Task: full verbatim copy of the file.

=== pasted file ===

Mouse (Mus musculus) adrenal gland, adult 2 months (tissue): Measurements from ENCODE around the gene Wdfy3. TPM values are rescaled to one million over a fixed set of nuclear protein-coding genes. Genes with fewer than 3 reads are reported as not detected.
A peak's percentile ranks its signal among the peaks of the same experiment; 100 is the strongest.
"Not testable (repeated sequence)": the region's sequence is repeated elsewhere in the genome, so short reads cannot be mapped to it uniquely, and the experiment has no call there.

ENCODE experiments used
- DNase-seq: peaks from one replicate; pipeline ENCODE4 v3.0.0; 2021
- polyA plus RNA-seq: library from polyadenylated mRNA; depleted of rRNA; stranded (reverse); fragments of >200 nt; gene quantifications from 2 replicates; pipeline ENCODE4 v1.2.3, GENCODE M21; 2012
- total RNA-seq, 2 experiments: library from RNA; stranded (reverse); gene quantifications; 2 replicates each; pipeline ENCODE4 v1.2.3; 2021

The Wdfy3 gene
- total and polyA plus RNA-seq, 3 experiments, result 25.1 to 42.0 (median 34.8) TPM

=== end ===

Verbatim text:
Mouse (Mus musculus) adrenal gland, adult 2 months (tissue): Measurements from ENCODE around the gene Wdfy3. TPM values are rescaled to one million over a fixed set of nuclear protein-coding genes. Genes with fewer than 3 reads are reported as not detected.
A peak's percentile ranks its signal among the peaks of the same experiment; 100 is the strongest.
"Not testable (repeated sequence)": the region's sequence is repeated elsewhere in the genome, so short reads cannot be mapped to it uniquely, and the experiment has no call there.

ENCODE experiments used
- DNase-seq: peaks from one replicate; pipeline ENCODE4 v3.0.0; 2021
- polyA plus RNA-seq: library from polyadenylated mRNA; depleted of rRNA; stranded (reverse); fragments of >200 nt; gene quantifications from 2 replicates; pipeline ENCODE4 v1.2.3, GENCODE M21; 2012
- total RNA-seq, 2 experiments: library from RNA; stranded (reverse); gene quantifications; 2 replicates each; pipeline ENCODE4 v1.2.3; 2021

The Wdfy3 gene
- total and polyA plus RNA-seq, 3 experiments, result 25.1 to 42.0 (median 34.8) TPM